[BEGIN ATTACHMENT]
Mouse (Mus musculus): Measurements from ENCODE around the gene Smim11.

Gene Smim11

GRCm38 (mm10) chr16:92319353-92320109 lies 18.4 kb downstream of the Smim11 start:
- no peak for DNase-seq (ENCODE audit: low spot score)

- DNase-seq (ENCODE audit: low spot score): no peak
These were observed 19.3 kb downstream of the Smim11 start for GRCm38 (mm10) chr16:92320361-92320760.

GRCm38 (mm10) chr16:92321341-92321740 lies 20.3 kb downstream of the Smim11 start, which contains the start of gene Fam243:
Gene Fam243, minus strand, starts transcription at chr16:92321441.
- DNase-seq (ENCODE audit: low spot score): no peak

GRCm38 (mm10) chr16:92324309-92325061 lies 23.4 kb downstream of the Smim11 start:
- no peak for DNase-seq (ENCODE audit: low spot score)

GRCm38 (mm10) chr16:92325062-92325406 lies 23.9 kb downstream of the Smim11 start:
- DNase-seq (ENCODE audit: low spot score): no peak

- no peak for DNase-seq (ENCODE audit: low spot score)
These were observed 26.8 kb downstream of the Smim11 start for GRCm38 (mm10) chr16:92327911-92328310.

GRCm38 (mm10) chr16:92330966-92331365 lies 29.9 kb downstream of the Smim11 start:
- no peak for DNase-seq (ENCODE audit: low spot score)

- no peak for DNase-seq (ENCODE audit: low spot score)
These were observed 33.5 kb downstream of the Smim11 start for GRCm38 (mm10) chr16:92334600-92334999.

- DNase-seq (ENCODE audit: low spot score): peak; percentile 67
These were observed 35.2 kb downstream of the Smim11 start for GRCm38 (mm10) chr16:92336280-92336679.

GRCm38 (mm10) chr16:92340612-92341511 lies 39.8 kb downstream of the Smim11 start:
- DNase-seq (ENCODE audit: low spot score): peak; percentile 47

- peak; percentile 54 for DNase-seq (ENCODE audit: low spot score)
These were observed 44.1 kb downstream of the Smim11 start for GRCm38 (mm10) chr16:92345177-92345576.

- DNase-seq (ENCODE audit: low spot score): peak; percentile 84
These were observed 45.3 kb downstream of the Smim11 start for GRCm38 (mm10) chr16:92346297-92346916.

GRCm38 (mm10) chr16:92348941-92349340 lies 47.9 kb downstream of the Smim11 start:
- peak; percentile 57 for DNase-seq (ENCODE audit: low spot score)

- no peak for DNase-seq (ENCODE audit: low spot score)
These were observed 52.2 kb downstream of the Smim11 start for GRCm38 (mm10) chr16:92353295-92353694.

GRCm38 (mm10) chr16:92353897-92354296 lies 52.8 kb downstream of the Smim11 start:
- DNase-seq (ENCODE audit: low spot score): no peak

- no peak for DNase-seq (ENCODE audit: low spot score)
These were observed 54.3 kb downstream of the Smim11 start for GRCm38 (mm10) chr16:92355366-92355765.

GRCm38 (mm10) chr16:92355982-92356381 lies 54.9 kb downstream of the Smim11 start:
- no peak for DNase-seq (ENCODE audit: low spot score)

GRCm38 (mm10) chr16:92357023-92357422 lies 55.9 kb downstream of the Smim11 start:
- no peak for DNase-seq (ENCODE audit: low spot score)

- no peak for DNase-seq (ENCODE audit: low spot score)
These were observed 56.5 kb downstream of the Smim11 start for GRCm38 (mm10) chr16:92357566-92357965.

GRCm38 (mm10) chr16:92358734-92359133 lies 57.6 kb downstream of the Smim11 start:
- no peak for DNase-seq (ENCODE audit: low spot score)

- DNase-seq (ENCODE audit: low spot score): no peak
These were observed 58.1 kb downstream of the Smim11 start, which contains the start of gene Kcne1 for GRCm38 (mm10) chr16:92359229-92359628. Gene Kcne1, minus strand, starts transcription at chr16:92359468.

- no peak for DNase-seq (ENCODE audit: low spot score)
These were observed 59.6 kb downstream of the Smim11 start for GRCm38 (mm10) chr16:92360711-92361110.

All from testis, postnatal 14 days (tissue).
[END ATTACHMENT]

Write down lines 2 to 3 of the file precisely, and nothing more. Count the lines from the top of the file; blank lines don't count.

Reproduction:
Gene Smim11

GRCm38 (mm10) chr16:92319353-92320109 lies 18.4 kb downstream of the Smim11 start: